For any project, developing and following a schedule is a vital aspect. It is even more crucial within an Agile setting, where assignments, assets, and objectives can quickly change. In spite of that, teams should aim to gauge both the time and financial resources needed for each task to enable effective planning and successful delivery of the desired outcomes.
By utilizing Agile project estimation methods correctly, teams can effectively allocate their skills and resources, as well as prioritize particular tasks and components. A wrong estimation can lead to delayed delivery, which could jeopardize stakeholder relationships and the ultimate success of the project. Estimation helps teams become more accountable for their deliverables by producing benchmarks for assigned tasks. You can find more information about effective Agile retrospectives solutions on our blog.
As an experienced Scrum Master or Product Owner, you may already know about a variety of popular estimation techniques. Choosing the most appropriate method is crucial to achieving the greatest outcome, and each approach has its unique benefits. The selection of a technique is influenced by various factors such as project complexity, team size, and remote work setup. To assist you in recognizing the most effective estimation methods for Agile projects and selecting the best one for your team, we’ve put together a set of guidelines.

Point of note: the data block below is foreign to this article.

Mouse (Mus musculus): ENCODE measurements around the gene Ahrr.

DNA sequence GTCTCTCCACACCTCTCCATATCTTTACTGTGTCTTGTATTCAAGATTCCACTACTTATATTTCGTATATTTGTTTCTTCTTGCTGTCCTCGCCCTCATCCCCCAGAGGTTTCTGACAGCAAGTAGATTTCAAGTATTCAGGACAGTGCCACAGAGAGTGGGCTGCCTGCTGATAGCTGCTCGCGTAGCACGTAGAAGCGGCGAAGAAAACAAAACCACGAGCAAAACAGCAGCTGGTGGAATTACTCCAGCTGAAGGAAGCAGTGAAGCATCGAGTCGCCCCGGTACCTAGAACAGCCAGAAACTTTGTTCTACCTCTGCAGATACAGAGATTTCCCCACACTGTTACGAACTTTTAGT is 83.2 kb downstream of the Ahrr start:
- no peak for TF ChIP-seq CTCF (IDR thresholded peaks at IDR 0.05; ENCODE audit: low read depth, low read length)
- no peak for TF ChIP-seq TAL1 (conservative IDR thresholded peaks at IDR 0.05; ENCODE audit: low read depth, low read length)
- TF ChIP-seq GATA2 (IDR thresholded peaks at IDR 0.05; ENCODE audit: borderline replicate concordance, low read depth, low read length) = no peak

It should be kept in mind that under any circumstances, the Scrum Master or Product Owner will serve as a facilitator and will not participate in the process. Their responsibility includes making sure that the estimation exercise is carried out effectively, but they will not be directly involved in the process themselves.
Planning Poker: The Key to Precise Estimations
To foster agreement-building among team members, a facilitator can provide each individual with nine cards, each engraved with a number from the Fibonacci sequence (or its variation). This sequence follows a pattern wherein the sum of the last two numbers equals the next one, e.g. 1, 2, 3, 5, 8, 13, 21, 34, 55, 89. The exponential scale of the Fibonacci sequence facilitates teams in accurately identifying task complexity and distinguishing them more effortlessly than with a linear scale. Then, team members will choose the card that they believe best represents the effort necessary to complete the task or feature, face down (1 generally involves the least amount of effort). Finally, the cards are exposed together and any outliers should be addressed. This process continues until the team members reach a consensus.
Planning Poker is a popular choice among Agile estimation methods that assists teams in coming to a quick and accurate consensus. Designed to limit the options available and to reduce the possibility of participants influencing each other, this approach also effectively saves time. Additionally, this technique is highly advantageous for remote teams as it can be easily adapted for online use, with many available web applications catalyzing this process.